2015 Wisconsin Act 233 makes numerous changes to current law related to the treatment of an animal that is taken into custody by a local government, including when it is believed to have been used in a crime against animals. Among the modifications are: Authorizing a humane officer or law enforcement officer to take an animal into custody if the officer has reasonable grounds to believe that the animal has been used in any crime against animals; authorizing a local governmental unit to withhold, or direct a person contracting with a local unit of government to withhold an animal in custody from an owner if there are reasonable grounds to believe that the owner has used the animal in any crime against animals; requiring an animal of any age that is being held in custody to be treated as an unclaimed animal if the owner of the animal is convicted of a crime against animals; and, allowing a local governmental unit or other person with custody of an animal that is believed to have been used in, or constitutes evidence of, a crime against animals under ch. 951, Stats., to demand payment from the animal’s owner for the custody, care, and treatment of the animal that is held in custody.
Tax Incremental Districts
2015 Wisconsin Act 256 makes several technical changes to the tax incremental finance (TIF) law. Specifically, the Act specifies that the requirement that any real property within a tax increment district (TID) found suitable for industrial sites and zoned for industrial use will remain zoned for industrial use for the life of the TID only applies to an industrial TID. The Act reduced the notice required by a planning commission from a class 2 notice to a class 1 notice with regard to notices relating to a TID amendment. For newly created TIDs, the Act extends a TID’s lifespan and allocation period of positive tax increments by one year if the municipality that creates the TID adopts the project plan for the TID after September 30 and before May 15. The Act extends, from 30 days to 45 days, the maximum review period a Joint Review Board has to approve a municipality’s TID resolution. Finally, theAct excludes any TID value increments from a municipality’s equalized value for purposes of calculating an exemption from a municipality’s levy limit for a year in which a TID terminates.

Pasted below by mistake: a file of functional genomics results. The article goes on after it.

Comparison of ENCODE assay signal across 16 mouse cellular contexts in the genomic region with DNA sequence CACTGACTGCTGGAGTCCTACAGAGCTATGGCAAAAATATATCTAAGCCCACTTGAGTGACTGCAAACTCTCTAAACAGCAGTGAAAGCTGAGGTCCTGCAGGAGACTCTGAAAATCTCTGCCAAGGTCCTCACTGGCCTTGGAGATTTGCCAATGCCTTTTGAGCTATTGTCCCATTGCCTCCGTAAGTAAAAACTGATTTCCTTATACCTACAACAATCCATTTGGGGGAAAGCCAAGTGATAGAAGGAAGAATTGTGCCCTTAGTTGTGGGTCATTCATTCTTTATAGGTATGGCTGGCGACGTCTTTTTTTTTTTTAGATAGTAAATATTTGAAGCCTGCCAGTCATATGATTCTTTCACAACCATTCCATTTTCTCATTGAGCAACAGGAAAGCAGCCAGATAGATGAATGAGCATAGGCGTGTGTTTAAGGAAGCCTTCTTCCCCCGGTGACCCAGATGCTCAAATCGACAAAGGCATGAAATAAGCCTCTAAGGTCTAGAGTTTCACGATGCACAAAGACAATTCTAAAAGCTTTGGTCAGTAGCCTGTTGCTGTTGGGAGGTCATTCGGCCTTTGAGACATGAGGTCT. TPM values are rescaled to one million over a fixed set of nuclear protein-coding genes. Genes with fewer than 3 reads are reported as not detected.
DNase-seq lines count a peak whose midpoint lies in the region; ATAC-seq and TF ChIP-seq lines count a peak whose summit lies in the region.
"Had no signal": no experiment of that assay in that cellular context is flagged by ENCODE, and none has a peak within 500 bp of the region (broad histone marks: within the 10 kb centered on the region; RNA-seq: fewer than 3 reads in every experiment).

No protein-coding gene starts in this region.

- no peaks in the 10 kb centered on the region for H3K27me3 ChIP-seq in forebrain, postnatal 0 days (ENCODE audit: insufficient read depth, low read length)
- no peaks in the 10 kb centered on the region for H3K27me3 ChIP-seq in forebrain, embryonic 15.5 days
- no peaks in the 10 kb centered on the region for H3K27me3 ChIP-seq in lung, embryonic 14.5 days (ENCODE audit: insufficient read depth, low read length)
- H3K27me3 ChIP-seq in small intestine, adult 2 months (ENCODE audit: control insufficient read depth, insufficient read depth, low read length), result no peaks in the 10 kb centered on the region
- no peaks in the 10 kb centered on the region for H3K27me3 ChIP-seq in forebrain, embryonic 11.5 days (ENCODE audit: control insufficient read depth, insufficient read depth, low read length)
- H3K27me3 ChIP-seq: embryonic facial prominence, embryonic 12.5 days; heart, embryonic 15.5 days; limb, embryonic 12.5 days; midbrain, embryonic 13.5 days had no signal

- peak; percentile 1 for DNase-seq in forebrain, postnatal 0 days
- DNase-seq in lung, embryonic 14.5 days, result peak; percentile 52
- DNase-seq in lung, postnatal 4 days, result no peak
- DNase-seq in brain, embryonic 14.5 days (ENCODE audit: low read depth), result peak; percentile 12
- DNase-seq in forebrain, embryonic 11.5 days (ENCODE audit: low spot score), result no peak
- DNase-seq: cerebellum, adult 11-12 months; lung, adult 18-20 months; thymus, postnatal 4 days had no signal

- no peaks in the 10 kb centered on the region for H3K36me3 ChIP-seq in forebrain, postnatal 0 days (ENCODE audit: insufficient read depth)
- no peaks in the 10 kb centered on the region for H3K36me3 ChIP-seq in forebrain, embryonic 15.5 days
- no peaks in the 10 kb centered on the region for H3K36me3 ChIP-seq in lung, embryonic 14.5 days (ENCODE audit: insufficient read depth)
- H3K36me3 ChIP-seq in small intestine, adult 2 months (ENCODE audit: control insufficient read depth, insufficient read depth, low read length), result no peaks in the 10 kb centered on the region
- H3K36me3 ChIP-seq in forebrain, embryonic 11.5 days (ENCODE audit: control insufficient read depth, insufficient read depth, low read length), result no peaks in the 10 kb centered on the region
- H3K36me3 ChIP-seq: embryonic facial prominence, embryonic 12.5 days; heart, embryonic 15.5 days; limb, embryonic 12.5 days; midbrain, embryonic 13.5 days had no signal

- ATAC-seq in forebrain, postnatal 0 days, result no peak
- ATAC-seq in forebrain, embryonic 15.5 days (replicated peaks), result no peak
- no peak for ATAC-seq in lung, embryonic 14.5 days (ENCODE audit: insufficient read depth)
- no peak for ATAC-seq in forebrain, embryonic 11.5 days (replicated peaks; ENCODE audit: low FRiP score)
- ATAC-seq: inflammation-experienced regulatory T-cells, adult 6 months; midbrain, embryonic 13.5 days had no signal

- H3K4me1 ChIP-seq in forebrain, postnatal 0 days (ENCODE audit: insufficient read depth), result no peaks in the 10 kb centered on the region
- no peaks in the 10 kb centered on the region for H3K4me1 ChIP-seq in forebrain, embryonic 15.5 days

2015 Wisconsin Act 254 allows a municipality to make any type of amendment to theproject plan of a TID created under § 66.1105, or to request anextension to the TID’s maximum lifespan at any time during the life of the TID, or both, if during the life of a TID, the annual and total amount of tax increments to be generated over the life of the district are adversely impacted by statutory changes to the method of calculating equalized valuation.
2015 Wisconsin Act 255 removes the restriction that property standing vacant may not comprise more than 25% of the area in a TID for TIDs created after March 3, 2016. Additionally, for a TID created on or after March 3, 2016, the Act revises the calculation of the initial tax incremental base of the district to exclude all tax-exempt, city-owned property.
2015 Wisconsin Act 257 amends the process by which the annual reports of TIDs are reviewed, including annual reporting of industry-specific town TIDs and environmental remediation TIDs. Also, the Act repeals the process by which the Department of Revenue (DOR) may be requested to review and make a determination as to whether the money expended, or debt incurred by an industry-specific town TID in the prior year complied with current law.
Wisconsin Retirement System
2015 Wisconsin Act 174 relaxes the barriers to participation for municipalities seeking membership in the Wisconsin Retirement System (“WRS”). The Act allows an employer who elects to be included within the provisions of WRS to elect to be a participating employer only with respect to employees hired on or after the date on which the employer elects to participate in WRS. In addition, the Act permits a municipal employer that elects to be a participating employer on or after March 2, 2016, to choose not to include its public utility employees as WRS participants. Under current law, an employer who elects to participate in the WRS must generally include all of its employees in WRS at the time of election, regardless of occupation or date of hire.
2015 Wisconsin Act 178 establishes a process for certain towns to withdraw from county zoning. The Act provides specific timing and notice requirements for a town to adopt an ordinance withdrawing from coverage of a county zoning ordinance approved under Wis. Stat. § 59.69(5)(c) and from coverage by a county development plan enacted under Wis. Stat. § 59.69(3)(a). The Act also provides that if a county receives notice from a town under this Act, the county board may choose to repeal all of its zoning ordinances upon notice to all towns subject thereto. This Act applies only to towns in counties with a population of at least 485,000, and therefore, effectively applies only to towns located in Dane County as there are no towns within Milwaukee County.
For more specific information regarding the effective dates of these acts and the potential implications for your municipality, contact your Stafford Rosenbaum attorney.